Let's Be Honest (Part 2): Early Investments in Kids Pay Off Big, So We Must Invest
This year I have had the great privilege to be part of the inaugural cohort of the McCormick Foundation's Executive Fellowship in Early Childhood Policy. I am one of 32 Fellows from the education, legislative, judicial and nonprofit sectors brought together by the Erikson Institute to better understand the critical importance of early childhood learning and family supports to long-term success. I want to thank the Evanston Community Foundation for nominating me for this fellowship. It has been a truly transformational experience and one of the pivotal experiences that led me to take the leap and run for state representative this year.
As a school board member, I have learned firsthand how important early supports are to the readiness of children as they enter school and to their ability to reach their full potential. So many of the gaps in the opportunity to achieve are fermented, if not cemented before children even show up in our schools. This by no means says to me that we have any less obligation to reduce those gaps and unleash children's potential while in school. Yet, I can't help but believe that earlier supports for families and children are our best leverage in eliminating the gaps overall. This is what drew me to the fellowship, and why I believe that early childhood systems need to re-emerge as a top priority for our state, and we need to figure a way to appropriately fund it. Only half of Pre-K students are able to access the Pre-K for All program developed in Illinois because of the ongoing pullback in support. This must change.
Here are a few numbers to help make my point:
13% - The estimated return on investment for every dollar invested in high-quality birth-to-five early childhood education for vulnerable children.
74% - The percentage of working families at or below 185% of the poverty line who DO NOT receive any state child care assistance.
21% vs 1% - 21% of children aged five and under estimated to be living in poverty; yet only 1% of children under age 3 are being served by Early Head Start
-188, -5,654 - In Cook County alone the number of lost Pre-K for All sites and reduction in children served from 2010-2015. We are moving backward, not forward in serving our youngest children.
Systems Approach vs Program Approach
For me, it starts with the programs and how many children we are serving, which are inadequate but doesn't end there. I have personally witnessed moms in Evanston and Skokie who are struggling to give their children what they need that time and again our systems fall short. It's as much about the lack of dignity and effectiveness of how we deliver the services as it is about the programs themselves. In a society where we can get shoes delivered to our door in two hours, there is no reason our state can't provide adequate systems and infrastructure such that a mom, dad or caregiver doesn't have to prove they are poor at every turn to access services. Wouldn't it make sense that when a mom signs up for WIC, she automatically is enrolled in a series of family supports that guide her through access to child care, preschool, parental coaching/support, healthcare, etc? Our ability to achieve better outcomes for families will accelerate exponentially if we truly put them at the center of our policies and implementation.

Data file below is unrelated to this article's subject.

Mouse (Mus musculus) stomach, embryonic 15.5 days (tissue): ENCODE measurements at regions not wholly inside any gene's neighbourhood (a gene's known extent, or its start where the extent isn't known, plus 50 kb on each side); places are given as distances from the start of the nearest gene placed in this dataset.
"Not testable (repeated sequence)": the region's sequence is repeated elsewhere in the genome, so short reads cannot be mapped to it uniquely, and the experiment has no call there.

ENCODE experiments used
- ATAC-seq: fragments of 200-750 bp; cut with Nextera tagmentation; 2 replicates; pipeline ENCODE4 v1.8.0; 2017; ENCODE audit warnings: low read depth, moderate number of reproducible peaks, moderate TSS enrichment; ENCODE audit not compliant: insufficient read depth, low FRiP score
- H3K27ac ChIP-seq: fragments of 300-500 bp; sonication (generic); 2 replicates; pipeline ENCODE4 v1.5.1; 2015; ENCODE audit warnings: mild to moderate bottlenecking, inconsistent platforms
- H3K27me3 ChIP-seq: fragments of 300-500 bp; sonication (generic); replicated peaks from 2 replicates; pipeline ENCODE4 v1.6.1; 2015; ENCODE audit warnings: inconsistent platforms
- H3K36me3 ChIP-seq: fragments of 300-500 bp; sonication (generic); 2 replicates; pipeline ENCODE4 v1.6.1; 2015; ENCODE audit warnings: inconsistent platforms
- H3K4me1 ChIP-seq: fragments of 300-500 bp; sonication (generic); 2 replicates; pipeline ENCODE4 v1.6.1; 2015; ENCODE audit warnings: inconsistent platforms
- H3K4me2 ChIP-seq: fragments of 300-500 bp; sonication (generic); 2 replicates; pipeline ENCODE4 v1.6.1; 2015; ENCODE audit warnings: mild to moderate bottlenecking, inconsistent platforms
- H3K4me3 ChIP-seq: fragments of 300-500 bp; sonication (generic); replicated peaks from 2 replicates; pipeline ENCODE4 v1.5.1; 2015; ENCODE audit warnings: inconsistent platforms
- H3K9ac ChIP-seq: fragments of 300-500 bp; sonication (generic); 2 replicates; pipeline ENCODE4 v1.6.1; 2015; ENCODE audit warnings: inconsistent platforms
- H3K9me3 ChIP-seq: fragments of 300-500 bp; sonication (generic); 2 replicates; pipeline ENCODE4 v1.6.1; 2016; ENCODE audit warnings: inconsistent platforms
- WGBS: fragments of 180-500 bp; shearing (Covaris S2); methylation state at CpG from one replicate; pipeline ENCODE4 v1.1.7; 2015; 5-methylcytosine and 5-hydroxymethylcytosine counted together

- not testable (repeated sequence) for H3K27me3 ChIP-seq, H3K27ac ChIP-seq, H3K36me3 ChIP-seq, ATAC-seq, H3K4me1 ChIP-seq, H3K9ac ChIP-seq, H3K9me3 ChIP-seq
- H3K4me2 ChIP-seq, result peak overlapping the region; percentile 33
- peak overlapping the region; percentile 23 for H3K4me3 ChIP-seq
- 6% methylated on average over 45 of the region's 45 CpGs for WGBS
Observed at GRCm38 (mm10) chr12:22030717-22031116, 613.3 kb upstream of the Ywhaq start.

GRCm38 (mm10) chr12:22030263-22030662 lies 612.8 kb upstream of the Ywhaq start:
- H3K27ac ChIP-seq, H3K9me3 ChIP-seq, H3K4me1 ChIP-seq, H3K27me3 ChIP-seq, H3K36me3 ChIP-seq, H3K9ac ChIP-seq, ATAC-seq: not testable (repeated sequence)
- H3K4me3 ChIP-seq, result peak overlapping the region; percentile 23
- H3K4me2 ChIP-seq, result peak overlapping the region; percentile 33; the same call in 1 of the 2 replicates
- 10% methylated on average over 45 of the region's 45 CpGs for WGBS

Promising Trends - Kindergarten Readiness in D65 Matters!
Our school district continues to have unacceptable opportunity and achievement gaps based on race. Evanston/Skokie District 65 began tracking "kindergarten readiness" several years ago. We know our measures are incomplete, but the trend is telling. In D65, when both black and white, low income and non-low-income students were considered kindergarten ready (primarily based on early literacy skills), any opportunity or achievement gap was eliminated in by third grade. But when students were not kindergarten ready, the gaps between white and black students widened from kindergarten to third grade. The evidence is clear that 0-3 and 0-5 is the essential element in creating more equitable outcomes for students later on. So let's be honest, and let's figure out how to make it happen as a state.
Thank you, McCormick Foundation and the Erikson Institute for advancing my knowledge, igniting my passion, and fortifying my commitment to helping Illinois be the very best it can be for our smallest and their families. It would be such an honor to move this work forward as a member of the Illinois General Assembly. We have a good start - but we are not nearly finished. We just need the political will to prioritize what we value over political agendas and personal interests.